I can’t really summarize what video games mean to me; they strike me in both profound and simple ways. That will never change. Where I’ve found my path diverging is how I’ve come to appreciate them.

I’m lucky that I have a job where I need to keep up on this great industry of ours, and occasionally work with video games and the talented people that make them.   I’m lucky to have so many great games to play at home that I can leave Kratos’ latest adventure on the shelf for a few months.  It really speaks to the health of the industry that I can pass up one game with a 90+ Metacritic score for the two other 90+ scorers I have at home.  And I’m lucky to have a beautiful family that keeps me balanced, and helps me to better appreciate the time when I can just sit and play again.

The RPG on the Edge of Forever

I can’t get enough of Mass Effect 2.  I’ve spent nearly all of my play time over the last three weeks with it, hardly touching any other games.  Looking at its impressive debut at #2 on January’s NPD rankings after only six days on shelves, I’m not alone. And with all that love comes A LOT of coverage in the enthusiast press in this immediate post-release honeymoon period.

Mass Effect's' story is driven by players' choices - rooting it in the here and now

There’s been some bitching backlash on Twitter about ME2 coverage fatigue this week.  And if you’re suffering from it, well… this is probably not the post for you.  Sorry.  Perhaps a link to this awesome site will make up for it?  Cool.

Aaaanyways, there has also been some really excellent discussion around the game.  Be sure and check out Rebel FM’s full hour of thoughtful banter (with some very minor spoilers) and a particularly good episode from the 1Up guys.

All these very qualified games journos have lauded the way choices the player makes throughout ME2 impact the story.  Sure, BioWare games almost all have some level of this “choose your own adventure” mechanic, but it really sings this time out.  The choices feel natural.  As a result, I found myself making my in-game decisions based more upon what I actually felt was right (or at least justified) given the circumstances, rather than explicitly trying to play either the badass or boy scout role.  And in the end, my character was more believable as a hero with shades of gray.

I wonder if this approach to decision-driving storytelling actually handicaps ME2 it in the nostalgia department.  If it had come out 10 years ago when I was younger and obnoxious less patient, my playthrough (and by extension, my Commander Shepard) would be completely different.  I’d probably go Rogue more often, my character would be kind of a jerk, and the body count would be a lot higher.  If I were to blow the dust off that game today at 28 years old, I’d play it just as I am now, with more balanced choices.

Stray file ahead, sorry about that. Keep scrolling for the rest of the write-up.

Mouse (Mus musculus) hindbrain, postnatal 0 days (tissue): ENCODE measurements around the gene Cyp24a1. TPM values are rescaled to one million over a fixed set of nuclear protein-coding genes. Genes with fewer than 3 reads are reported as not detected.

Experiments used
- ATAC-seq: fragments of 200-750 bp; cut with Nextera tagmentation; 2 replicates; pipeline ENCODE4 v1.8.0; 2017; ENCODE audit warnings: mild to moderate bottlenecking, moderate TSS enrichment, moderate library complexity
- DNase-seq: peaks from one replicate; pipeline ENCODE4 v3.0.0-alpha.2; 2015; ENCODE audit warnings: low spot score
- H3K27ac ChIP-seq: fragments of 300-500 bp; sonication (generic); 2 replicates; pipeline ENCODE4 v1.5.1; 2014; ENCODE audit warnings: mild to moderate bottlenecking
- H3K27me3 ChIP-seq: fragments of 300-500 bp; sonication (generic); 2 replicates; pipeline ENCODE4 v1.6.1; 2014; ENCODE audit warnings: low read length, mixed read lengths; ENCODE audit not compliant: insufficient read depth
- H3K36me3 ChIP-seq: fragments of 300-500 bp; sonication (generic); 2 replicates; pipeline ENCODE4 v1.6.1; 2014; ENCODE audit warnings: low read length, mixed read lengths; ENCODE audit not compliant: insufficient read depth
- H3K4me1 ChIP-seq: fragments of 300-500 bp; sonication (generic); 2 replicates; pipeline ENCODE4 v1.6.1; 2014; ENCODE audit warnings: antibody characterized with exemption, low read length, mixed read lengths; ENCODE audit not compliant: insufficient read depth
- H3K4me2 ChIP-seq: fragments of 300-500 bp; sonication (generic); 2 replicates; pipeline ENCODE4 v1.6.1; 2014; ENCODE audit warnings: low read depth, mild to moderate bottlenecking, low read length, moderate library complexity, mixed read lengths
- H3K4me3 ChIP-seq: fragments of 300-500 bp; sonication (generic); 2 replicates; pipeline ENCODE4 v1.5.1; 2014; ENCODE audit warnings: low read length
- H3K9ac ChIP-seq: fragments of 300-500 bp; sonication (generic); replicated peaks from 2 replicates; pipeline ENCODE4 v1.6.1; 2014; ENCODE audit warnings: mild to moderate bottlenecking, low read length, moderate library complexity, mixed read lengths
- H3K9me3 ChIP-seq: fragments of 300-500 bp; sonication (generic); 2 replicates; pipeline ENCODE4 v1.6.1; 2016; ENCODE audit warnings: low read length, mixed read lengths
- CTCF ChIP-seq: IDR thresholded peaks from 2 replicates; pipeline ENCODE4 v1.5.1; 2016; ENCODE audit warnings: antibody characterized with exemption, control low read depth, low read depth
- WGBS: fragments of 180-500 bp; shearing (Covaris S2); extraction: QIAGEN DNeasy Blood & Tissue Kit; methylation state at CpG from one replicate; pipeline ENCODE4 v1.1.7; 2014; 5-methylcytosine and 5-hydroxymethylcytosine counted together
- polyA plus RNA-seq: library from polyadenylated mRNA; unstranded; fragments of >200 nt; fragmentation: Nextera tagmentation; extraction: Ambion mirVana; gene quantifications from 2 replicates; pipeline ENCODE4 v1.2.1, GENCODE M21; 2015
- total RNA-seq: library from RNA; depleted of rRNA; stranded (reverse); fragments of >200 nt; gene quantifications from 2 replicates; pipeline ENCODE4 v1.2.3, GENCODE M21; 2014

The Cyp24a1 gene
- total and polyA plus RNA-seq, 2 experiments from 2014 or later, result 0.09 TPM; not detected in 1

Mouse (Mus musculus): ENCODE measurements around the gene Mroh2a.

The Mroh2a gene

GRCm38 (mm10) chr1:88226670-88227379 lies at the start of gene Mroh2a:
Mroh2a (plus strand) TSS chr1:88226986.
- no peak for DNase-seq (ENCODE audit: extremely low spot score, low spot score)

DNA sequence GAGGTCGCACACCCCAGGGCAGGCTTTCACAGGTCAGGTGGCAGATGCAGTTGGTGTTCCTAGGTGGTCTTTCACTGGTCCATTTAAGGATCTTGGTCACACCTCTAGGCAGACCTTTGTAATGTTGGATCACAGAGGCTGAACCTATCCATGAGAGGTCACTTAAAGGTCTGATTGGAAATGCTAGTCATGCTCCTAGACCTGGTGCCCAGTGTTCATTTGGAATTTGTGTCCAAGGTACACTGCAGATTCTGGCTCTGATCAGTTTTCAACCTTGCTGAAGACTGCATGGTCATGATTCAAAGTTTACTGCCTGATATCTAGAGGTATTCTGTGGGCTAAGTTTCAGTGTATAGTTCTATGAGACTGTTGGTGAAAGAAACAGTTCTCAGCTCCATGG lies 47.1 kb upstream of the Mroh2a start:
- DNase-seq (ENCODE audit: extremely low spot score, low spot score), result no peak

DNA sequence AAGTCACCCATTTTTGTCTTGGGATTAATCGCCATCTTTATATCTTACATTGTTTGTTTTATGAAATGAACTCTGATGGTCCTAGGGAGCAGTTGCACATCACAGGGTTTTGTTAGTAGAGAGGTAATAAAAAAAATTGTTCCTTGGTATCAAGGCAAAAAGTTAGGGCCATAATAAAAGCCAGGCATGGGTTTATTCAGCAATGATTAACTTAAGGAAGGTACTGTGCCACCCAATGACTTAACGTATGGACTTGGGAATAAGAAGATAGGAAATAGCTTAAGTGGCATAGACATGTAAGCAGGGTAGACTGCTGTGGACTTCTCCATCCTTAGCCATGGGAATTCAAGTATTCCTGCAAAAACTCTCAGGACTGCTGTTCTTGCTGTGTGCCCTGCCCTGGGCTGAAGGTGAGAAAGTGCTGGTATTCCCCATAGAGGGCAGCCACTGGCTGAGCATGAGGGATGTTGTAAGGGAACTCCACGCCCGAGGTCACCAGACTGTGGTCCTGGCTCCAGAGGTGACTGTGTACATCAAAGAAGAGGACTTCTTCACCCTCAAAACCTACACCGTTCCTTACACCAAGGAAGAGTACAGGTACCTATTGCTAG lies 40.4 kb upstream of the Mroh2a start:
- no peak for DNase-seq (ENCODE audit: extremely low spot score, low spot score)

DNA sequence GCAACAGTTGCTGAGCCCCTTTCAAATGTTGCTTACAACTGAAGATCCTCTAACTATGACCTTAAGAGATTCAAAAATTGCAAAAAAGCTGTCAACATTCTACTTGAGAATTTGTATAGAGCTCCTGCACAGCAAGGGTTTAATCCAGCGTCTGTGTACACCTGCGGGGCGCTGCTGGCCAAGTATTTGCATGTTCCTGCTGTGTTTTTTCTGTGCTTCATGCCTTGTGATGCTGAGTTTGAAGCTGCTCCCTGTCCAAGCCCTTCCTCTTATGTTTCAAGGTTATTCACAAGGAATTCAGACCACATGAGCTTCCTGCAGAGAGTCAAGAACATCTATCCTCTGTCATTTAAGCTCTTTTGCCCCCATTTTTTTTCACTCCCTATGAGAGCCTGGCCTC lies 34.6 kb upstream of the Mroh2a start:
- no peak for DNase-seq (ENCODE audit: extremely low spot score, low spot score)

The most elegant example I’ve seen of nostalgia-by-way-of-videogame was in the 1988 CLASSIC (and sick day movie favorite of yours truly) Big. In the movie’s third act, adult Josh is playing through the same adventure game that we see young Josh playing as the film opens:

You are standing in the cavern of the evil wizard. All around you are
the carcasses of slain ice dwarfs….Melt wizard….What do you want to
melt him with? …Throw thermal pod

He makes the same choices in both playthroughs, and that’s what makes Josh remember what it’s like to be kid.  I’m not sure anyone could, or would even want to, play through ME2 the exact same way from different stages in their life.  So does that make it… unnostalgic?  Non-nostalgic?

Wagging Madden’s dog

Since Mrs. Liquid Architecture got me a Kindle for Christmas, I’ve been on a bit of a magazine article bender renaissance.  In case you missed them, be sure to check out this chilling article on Marvin Harrison’s gun rap from GQ of all places, along with their entertaining take on EA’s Tiger Woods PGA Tour series, post… whatever you want to call Tiger’s whole thing.

Wired’s always a treat to read and Chris Suellentrop dropped a gem in this month’s issue, exploring how gaming’s most successful franchise is also the best selling off-the-shelf  field simulator for a very specific group of employees – NFL players.  Suellentrop calls on a crystal clear illustration from a Bengals/Broncos game earlier this season to show how The Game (Madden) has come to influence the game.

He does a good job showing how EA’s crown jewel series has shaped this generation of NFL players, but I’m surprised Suellentrop didn’t explore how Madden‘s impacted the game itself, and the fan experience of how NFL football is covered.

Digital 1st down lines make the game more accessible to casual fans

For example, every NFL game (and most college football games) I’ve seen since the lat 90’s make use of a digital line to highlight the distance for a first down.  It’s become so commonplace, hardly anyone even talks about it anymore.  When the “virtual line” tech first debuted way back in 1998, I can even recall people saying how it was “just like in a video game.”  Would those handy little markers even exist without Madden?

Skycam apes Madden to show viewers the QB's options

SkyCam (and it’s other branded cousin, CableCam) more recently revolutionized coverage of the game.  It first debuted in the XFL (just like HeHateMe!), giving viewers a floating vantage point above the quarterback.  For the first time in a real live game, we got to clearly see the passing lanes and defensive set at the line of scrimmage, just like in (say it with me now) Madden!  Of course, the makers of SkyCam deserve a lot of credit for their ingenious system of reels, pulleys and cables that make SkyCam work.  But I have to believe the genesis for their entire operation was Madden’s primary camera, and aping that as close as possible in a living, breathing 3D space.

Of course, long time readers (all 3 of you) will remember yours truly covered how ESPN more overtly incorporated Madden into their NFL highlights show.  So Madden imitates life imitates Madden.